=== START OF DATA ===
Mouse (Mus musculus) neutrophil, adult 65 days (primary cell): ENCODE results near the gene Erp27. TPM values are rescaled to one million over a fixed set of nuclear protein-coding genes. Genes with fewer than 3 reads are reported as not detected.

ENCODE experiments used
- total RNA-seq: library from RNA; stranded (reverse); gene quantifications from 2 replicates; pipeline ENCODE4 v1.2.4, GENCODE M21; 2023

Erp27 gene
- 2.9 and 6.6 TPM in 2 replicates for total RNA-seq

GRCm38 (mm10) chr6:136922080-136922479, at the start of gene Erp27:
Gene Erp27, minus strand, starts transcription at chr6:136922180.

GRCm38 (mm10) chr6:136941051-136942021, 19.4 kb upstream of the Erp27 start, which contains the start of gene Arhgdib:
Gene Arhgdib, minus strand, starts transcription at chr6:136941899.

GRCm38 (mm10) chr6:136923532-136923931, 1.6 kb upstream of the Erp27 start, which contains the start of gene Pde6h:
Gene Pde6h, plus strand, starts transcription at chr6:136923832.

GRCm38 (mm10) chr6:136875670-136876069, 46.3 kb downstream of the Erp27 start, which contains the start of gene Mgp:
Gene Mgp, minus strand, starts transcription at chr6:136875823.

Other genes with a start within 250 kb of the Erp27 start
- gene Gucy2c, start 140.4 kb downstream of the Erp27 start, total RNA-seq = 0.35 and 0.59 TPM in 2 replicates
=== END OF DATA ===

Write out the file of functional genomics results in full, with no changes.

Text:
Mouse (Mus musculus) neutrophil, adult 65 days (primary cell): ENCODE results near the gene Erp27. TPM values are rescaled to one million over a fixed set of nuclear protein-coding genes. Genes with fewer than 3 reads are reported as not detected.

ENCODE experiments used
- total RNA-seq: library from RNA; stranded (reverse); gene quantifications from 2 replicates; pipeline ENCODE4 v1.2.4, GENCODE M21; 2023

Erp27 gene
- 2.9 and 6.6 TPM in 2 replicates for total RNA-seq

GRCm38 (mm10) chr6:136922080-136922479, at the start of gene Erp27:
Gene Erp27, minus strand, starts transcription at chr6:136922180.

GRCm38 (mm10) chr6:136941051-136942021, 19.4 kb upstream of the Erp27 start, which contains the start of gene Arhgdib:
Gene Arhgdib, minus strand, starts transcription at chr6:136941899.

GRCm38 (mm10) chr6:136923532-136923931, 1.6 kb upstream of the Erp27 start, which contains the start of gene Pde6h:
Gene Pde6h, plus strand, starts transcription at chr6:136923832.

GRCm38 (mm10) chr6:136875670-136876069, 46.3 kb downstream of the Erp27 start, which contains the start of gene Mgp:
Gene Mgp, minus strand, starts transcription at chr6:136875823.

Other genes with a start within 250 kb of the Erp27 start
- gene Gucy2c, start 140.4 kb downstream of the Erp27 start, total RNA-seq = 0.35 and 0.59 TPM in 2 replicates